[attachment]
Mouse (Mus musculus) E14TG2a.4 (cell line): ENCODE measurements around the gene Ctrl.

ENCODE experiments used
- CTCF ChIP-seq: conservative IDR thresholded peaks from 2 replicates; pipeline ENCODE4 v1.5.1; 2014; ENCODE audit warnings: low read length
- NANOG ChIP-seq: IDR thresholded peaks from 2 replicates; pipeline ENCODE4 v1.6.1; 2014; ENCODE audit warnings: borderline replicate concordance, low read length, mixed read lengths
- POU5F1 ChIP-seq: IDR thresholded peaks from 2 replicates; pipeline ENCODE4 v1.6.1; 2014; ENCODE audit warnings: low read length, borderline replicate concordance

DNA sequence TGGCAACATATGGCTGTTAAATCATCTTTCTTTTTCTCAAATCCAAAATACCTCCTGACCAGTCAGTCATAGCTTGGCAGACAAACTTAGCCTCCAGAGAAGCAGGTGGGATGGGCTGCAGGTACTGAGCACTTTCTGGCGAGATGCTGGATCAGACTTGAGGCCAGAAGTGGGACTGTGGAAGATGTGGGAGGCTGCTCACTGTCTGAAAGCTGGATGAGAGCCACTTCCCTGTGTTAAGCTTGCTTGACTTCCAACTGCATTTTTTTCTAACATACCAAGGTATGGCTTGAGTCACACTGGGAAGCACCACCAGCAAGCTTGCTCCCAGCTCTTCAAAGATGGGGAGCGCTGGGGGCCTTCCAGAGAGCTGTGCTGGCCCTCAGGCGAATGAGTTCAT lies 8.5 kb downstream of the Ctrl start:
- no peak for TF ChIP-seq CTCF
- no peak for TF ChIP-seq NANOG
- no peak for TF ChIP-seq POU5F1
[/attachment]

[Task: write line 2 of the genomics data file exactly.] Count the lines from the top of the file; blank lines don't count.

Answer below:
ENCODE experiments used